In addition, batteries, motors, and inverters have a temperature window where the performance is high, but outside that window, performance degrades. For batteries, that optimal range is approximately 15C to 35C. At colder temperatures, the internal kinetics of the cell drive lower charge and discharge rates, reducing available pack power, and at higher temperatures, battery cells can degrade quickly, which requires that the system be controlled by heat exchangers that can both extract heat from the cells or add heat as necessary, and all require accurate temperature sensor feedback.
Next to overheating, humidity is an EV battery design’s worst enemy. With humidity comes condensation.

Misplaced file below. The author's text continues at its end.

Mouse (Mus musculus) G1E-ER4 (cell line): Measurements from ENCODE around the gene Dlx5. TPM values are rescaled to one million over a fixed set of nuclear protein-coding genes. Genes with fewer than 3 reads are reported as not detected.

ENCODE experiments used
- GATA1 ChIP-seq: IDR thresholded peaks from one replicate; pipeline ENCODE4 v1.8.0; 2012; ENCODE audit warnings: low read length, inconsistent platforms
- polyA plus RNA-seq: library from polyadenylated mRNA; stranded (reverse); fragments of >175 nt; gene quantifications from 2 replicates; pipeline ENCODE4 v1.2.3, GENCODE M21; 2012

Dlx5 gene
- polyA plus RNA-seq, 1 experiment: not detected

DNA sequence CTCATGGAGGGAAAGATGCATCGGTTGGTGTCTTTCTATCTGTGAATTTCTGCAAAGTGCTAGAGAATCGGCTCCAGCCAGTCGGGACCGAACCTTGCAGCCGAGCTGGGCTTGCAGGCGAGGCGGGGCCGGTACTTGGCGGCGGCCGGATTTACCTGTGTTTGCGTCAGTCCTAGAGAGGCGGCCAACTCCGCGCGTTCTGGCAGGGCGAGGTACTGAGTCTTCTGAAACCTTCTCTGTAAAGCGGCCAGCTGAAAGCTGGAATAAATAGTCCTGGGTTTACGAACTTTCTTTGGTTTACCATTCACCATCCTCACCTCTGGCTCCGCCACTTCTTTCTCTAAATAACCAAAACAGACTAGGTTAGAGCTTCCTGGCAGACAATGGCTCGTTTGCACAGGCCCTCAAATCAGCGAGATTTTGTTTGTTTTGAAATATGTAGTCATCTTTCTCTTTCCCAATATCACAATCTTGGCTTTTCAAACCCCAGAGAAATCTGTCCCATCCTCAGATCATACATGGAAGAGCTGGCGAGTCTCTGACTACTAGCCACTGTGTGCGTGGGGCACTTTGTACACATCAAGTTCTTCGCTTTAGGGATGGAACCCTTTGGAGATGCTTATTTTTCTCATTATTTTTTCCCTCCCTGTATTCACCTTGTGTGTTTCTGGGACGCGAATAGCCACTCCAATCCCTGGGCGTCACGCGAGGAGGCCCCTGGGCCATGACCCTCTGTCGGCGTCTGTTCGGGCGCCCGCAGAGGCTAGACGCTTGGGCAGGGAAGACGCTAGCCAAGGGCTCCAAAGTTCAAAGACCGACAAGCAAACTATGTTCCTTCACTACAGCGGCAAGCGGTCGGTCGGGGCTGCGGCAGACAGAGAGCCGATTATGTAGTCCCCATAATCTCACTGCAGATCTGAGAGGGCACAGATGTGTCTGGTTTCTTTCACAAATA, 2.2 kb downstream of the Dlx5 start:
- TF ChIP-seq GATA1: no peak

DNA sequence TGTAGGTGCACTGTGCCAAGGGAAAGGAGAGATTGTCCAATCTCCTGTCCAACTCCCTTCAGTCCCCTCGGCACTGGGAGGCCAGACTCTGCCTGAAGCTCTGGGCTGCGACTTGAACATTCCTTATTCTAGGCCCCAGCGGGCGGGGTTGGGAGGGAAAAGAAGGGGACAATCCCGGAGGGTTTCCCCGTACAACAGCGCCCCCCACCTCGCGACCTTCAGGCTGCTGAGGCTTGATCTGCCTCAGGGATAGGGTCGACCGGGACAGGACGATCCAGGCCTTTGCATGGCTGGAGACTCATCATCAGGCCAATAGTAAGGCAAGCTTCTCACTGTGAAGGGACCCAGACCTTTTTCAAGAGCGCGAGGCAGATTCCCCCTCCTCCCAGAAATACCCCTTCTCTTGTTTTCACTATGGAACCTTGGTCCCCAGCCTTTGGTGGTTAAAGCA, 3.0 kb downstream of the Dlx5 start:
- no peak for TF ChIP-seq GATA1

In an EV battery pack, condensation means an increased risk for a short circuit. An electrical short in an EV is enough to trigger thermal runaway or other malfunctions. Monitoring the battery pack for condensation buildup over long life spans has become more of a concern, as the water from humidity in the form of condensate and the potential for small leaks in the packs cooling system can contribute to corrosion and electrical shorts, which can not only damage the pack, but can hydrolyze and form dangerous levels of hydrogen gas.
To run an electric vehicle of any size or type requires a lot of energy. Thus, monitoring its energy intake during charging and consumption during use is key to consistent performance.